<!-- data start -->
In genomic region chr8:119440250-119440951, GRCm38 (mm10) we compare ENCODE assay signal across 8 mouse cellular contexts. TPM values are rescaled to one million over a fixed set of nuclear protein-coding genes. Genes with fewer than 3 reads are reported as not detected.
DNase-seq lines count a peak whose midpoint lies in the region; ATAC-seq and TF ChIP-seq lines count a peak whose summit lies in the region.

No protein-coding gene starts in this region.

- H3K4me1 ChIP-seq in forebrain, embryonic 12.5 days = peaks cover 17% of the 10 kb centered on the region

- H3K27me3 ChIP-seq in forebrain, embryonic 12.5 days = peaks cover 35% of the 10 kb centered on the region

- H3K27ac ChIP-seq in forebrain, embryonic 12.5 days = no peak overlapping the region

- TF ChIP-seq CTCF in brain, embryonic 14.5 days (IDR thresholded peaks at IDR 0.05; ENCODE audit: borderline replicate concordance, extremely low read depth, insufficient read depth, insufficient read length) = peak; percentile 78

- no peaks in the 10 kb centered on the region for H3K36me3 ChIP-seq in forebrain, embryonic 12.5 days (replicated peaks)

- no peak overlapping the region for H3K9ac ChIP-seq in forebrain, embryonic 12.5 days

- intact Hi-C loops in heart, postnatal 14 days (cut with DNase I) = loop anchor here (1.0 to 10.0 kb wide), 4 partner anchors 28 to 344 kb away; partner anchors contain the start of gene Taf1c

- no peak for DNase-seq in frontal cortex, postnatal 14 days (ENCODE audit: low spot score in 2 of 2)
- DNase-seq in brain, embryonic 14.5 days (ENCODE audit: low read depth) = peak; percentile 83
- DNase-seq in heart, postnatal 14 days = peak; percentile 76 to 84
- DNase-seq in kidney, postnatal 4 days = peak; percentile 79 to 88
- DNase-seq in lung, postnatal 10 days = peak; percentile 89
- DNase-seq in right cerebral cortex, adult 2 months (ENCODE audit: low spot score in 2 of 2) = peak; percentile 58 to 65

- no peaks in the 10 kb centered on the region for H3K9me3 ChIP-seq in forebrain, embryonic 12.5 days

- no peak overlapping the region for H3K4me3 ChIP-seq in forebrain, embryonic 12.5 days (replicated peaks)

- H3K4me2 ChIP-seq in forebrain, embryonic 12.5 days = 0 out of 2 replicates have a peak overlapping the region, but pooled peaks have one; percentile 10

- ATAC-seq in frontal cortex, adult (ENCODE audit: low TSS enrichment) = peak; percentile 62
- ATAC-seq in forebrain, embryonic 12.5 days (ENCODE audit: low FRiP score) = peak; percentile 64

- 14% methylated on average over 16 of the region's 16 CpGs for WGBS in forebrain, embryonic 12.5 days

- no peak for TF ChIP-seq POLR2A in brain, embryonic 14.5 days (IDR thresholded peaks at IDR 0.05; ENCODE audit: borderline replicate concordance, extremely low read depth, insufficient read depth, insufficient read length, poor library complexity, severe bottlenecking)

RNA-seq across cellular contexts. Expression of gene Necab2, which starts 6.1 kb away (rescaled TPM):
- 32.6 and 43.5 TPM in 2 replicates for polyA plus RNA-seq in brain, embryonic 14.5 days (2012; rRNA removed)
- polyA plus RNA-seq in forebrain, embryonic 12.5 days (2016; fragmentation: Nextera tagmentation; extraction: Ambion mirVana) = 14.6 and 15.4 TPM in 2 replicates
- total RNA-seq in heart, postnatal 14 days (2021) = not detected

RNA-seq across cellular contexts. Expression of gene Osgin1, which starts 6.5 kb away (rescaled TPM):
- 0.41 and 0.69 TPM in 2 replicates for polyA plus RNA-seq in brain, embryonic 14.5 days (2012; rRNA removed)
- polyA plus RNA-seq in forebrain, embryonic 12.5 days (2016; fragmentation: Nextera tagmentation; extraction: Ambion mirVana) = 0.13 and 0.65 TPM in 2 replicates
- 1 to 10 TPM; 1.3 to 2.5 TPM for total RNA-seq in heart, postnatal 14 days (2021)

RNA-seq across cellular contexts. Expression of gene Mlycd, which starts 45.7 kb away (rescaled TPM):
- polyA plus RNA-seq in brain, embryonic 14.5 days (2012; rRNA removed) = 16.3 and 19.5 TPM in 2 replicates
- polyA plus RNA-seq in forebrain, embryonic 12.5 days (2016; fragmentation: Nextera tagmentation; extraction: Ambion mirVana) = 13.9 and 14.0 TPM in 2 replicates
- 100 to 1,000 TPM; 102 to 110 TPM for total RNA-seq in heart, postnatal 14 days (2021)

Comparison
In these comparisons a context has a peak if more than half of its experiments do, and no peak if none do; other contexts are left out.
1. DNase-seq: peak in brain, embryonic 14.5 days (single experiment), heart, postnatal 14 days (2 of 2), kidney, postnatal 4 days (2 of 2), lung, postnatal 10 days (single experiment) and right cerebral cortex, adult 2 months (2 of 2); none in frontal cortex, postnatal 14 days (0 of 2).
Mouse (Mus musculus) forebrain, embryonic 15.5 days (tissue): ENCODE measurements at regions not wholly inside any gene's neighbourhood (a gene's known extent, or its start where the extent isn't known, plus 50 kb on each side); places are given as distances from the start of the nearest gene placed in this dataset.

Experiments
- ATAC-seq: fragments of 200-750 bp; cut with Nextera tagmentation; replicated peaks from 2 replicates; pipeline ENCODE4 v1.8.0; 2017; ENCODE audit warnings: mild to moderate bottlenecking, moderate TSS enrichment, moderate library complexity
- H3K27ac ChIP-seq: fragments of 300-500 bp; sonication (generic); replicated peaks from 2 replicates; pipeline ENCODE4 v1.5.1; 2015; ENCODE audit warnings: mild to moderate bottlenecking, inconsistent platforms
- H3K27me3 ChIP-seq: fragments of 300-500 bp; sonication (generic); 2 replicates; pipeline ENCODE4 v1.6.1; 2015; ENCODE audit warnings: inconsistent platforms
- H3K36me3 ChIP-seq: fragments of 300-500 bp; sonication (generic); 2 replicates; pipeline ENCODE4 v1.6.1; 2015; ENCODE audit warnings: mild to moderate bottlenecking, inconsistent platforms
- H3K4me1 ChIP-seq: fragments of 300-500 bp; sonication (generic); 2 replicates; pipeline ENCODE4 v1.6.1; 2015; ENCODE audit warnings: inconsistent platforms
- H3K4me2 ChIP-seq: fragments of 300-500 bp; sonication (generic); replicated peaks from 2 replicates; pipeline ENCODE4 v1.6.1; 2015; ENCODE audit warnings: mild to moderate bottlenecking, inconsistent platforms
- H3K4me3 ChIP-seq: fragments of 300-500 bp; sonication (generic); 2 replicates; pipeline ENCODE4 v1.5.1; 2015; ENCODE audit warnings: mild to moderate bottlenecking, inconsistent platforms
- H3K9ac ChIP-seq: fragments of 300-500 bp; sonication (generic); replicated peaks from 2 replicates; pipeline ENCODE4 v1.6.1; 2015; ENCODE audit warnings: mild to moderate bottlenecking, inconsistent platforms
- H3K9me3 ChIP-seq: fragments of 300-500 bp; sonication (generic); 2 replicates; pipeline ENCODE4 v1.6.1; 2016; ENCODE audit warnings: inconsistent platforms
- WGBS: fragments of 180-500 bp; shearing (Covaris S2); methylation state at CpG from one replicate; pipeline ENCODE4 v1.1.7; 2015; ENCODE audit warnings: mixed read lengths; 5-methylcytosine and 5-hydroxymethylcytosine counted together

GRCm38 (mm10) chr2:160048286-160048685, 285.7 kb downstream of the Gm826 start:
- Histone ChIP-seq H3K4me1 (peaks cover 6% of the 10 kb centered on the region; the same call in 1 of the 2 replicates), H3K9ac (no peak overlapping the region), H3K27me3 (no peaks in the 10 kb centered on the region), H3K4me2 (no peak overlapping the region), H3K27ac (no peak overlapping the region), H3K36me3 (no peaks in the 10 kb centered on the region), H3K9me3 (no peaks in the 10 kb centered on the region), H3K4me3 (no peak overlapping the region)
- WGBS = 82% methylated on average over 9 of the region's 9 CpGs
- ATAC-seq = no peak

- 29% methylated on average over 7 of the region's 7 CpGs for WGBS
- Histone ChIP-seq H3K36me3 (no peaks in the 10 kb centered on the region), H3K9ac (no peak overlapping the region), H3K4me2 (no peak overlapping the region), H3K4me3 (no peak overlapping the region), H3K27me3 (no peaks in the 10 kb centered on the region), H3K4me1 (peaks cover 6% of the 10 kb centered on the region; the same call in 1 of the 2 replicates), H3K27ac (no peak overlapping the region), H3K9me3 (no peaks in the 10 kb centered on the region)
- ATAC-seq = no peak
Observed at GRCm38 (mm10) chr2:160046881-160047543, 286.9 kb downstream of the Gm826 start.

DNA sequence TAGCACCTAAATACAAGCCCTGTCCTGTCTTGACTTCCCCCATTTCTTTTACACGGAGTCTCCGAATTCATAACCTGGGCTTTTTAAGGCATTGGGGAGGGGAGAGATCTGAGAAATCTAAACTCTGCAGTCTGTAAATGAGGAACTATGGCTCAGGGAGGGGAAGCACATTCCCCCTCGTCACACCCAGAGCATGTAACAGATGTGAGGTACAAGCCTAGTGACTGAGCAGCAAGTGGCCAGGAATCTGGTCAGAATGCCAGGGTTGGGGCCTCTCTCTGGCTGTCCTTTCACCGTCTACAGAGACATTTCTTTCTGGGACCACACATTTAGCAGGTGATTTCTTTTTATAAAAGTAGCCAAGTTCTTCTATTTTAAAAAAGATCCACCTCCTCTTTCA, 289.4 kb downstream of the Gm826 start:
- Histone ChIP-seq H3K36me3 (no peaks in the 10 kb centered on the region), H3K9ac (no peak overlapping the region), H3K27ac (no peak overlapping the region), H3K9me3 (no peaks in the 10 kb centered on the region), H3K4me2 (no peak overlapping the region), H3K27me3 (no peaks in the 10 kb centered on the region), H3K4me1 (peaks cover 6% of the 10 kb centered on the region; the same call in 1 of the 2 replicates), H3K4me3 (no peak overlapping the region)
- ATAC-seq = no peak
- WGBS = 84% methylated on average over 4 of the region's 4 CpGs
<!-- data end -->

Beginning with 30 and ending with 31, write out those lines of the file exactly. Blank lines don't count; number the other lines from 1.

- polyA plus RNA-seq in forebrain, embryonic 12.5 days (2016; fragmentation: Nextera tagmentation; extraction: Ambion mirVana) = 0.13 and 0.65 TPM in 2 replicates
- 1 to 10 TPM; 1.3 to 2.5 TPM for total RNA-seq in heart, postnatal 14 days (2021)